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Volume 14, issue 1
Web Ecol., 14, 39–49, 2014
© Author(s) 2014. This work is distributed under
the Creative Commons Attribution 3.0 License.

Special issue: Plant–plant interactions: from competition to...

Web Ecol., 14, 39–49, 2014
© Author(s) 2014. This work is distributed under
the Creative Commons Attribution 3.0 License.

Standard article 01 Aug 2014

Standard article | 01 Aug 2014

Plant–plant spatial association networks in gypsophilous communities: the influence of aridity and grazing and the role of gypsophytes in its structure

H. Saiz, C. L. Alados, and Y. Pueyo H. Saiz et al.
  • Instituto Pirenaico de Ecología (IPE) – CSIC Campus de Aula Dei, Avda. Montañana, 1005, 50059 Zaragoza, Spain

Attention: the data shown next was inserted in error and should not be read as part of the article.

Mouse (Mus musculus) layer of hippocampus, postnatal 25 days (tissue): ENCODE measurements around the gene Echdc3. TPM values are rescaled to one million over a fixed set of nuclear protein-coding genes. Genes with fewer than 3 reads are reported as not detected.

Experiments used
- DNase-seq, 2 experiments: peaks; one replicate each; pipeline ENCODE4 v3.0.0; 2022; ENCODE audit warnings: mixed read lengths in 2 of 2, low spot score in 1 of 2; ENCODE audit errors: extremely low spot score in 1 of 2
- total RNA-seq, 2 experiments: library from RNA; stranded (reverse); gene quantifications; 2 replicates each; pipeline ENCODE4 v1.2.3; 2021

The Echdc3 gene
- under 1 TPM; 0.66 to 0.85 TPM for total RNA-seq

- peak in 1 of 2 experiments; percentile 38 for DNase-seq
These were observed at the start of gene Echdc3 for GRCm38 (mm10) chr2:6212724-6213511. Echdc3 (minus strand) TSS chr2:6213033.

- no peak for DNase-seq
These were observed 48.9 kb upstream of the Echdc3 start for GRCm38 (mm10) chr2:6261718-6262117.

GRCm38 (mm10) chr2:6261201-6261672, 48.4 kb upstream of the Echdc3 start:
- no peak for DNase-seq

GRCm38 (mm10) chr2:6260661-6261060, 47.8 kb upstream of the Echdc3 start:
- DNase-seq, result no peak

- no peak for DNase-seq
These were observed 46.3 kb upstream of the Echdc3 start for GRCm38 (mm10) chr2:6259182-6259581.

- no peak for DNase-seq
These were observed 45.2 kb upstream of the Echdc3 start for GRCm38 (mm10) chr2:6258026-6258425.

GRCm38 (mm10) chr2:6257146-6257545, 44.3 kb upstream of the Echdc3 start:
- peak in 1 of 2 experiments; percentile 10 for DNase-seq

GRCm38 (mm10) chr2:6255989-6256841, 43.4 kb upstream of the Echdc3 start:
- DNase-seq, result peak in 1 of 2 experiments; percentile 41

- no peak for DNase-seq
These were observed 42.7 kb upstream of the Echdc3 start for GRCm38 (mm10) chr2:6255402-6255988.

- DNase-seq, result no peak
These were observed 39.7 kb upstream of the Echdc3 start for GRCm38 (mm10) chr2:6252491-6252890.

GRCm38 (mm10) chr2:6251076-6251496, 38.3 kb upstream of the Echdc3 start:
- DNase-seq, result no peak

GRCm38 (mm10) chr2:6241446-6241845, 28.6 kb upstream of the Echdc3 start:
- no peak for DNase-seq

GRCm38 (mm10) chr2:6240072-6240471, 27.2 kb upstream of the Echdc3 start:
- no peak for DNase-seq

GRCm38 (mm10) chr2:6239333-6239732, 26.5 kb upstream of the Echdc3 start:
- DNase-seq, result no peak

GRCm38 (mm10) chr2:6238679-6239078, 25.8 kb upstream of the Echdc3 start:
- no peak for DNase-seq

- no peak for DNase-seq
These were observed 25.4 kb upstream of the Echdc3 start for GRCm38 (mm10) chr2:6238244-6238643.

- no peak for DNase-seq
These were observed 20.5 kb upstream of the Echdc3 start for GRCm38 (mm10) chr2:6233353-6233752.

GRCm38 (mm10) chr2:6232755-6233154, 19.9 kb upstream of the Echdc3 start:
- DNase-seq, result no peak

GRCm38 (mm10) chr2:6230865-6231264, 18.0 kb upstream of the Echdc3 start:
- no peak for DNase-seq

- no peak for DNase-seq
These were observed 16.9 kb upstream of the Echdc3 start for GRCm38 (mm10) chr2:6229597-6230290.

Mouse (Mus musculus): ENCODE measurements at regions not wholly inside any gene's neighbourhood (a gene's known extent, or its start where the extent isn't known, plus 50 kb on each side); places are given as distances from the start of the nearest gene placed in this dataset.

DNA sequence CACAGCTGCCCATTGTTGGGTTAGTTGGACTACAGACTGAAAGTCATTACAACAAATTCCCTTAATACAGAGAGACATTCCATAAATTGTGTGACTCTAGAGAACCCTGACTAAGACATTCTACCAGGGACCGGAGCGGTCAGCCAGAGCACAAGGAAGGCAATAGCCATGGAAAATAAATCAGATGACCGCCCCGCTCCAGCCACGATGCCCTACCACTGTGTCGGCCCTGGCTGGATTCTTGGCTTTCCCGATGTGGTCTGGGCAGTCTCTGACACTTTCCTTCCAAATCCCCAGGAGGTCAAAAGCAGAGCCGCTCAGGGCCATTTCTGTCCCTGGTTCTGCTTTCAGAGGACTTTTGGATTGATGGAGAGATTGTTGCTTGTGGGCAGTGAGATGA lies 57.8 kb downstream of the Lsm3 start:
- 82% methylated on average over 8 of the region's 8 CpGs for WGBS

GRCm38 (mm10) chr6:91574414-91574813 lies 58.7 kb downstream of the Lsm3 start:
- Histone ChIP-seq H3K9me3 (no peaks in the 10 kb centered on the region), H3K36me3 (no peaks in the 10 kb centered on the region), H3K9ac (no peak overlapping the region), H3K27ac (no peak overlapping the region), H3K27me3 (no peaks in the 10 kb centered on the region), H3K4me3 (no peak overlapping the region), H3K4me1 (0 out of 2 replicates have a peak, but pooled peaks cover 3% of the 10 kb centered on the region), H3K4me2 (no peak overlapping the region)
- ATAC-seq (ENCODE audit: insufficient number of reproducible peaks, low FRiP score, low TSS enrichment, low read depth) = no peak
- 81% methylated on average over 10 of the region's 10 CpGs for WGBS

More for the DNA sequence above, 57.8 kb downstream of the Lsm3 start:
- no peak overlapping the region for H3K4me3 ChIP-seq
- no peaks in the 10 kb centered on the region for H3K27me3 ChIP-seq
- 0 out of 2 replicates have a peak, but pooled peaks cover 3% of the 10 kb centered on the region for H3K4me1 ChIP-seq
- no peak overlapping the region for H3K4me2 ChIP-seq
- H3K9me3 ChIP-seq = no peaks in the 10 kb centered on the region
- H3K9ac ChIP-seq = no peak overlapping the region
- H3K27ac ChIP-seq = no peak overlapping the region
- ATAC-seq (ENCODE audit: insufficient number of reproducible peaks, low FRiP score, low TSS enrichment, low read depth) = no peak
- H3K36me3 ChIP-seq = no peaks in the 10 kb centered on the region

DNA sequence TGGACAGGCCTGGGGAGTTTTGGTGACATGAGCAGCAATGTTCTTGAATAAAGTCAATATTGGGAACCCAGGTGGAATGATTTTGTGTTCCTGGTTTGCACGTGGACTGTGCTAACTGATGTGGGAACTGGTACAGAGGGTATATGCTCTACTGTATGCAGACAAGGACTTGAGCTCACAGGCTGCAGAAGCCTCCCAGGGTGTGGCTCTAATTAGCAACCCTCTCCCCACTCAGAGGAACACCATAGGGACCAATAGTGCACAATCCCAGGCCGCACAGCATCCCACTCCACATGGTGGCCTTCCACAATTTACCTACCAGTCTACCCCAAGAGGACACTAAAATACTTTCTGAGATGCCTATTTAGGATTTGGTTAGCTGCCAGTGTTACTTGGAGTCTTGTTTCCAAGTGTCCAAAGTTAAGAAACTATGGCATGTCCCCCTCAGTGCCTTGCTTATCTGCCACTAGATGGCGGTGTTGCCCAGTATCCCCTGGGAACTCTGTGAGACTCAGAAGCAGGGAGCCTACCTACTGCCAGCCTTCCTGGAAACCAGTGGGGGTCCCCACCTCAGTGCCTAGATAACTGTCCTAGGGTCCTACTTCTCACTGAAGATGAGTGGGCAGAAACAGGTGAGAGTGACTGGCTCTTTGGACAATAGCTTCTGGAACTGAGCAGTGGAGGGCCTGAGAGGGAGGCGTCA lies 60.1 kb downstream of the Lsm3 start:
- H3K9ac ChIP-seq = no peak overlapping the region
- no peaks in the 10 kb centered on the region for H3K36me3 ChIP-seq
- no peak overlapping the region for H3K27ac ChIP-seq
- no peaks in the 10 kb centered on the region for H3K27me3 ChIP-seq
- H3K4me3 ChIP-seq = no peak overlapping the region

Abstract. In stressful environments many plant species are only able to survive if they benefit from the facilitative effect of "nurse" species. Typically, these nurses are species adapted to the stressful environmental conditions that favor the formation of vegetation patches, where other, less-adapted species can be established. However, ecological interactions can be influenced by abiotic and biotic factors. In this study we quantified the effect of grazing and aridity on the patch structure of gypsophilous plant communities and the role that gypsophytes, species adapted to gypsum soils, play in structuring these communities. Specifically, we created signed networks (networks with positive and negative links) at grazed and ungrazed sites in two areas in the middle Ebro Valley, Spain, that differed in aridity. We built networks connecting plant species with positive and negative links derived from the spatial associations between species. Then, we divided networks in partitions which represented the different vegetation patches present in the community. We found that vegetation patches were more specific (same species always were associated in the same patch type) in high aridity and grazed sites, where environmental conditions were the most stressful and many species persisted by associating with nurse species. Gypsophytes were more important aggregating species than nongypsophytes in grazed high aridity sites. Independently of study sites, gypsophyte shrubs acted as nurses, but small gypsophytes segregated from other species and formed monospecific patches. In conclusion, grazing and aridity influenced the patch structure of gypsophilous plant communities. Gypsophytes played an important role structuring the patch community, but this importance depended on environmental conditions and the identity of gypsophyte.

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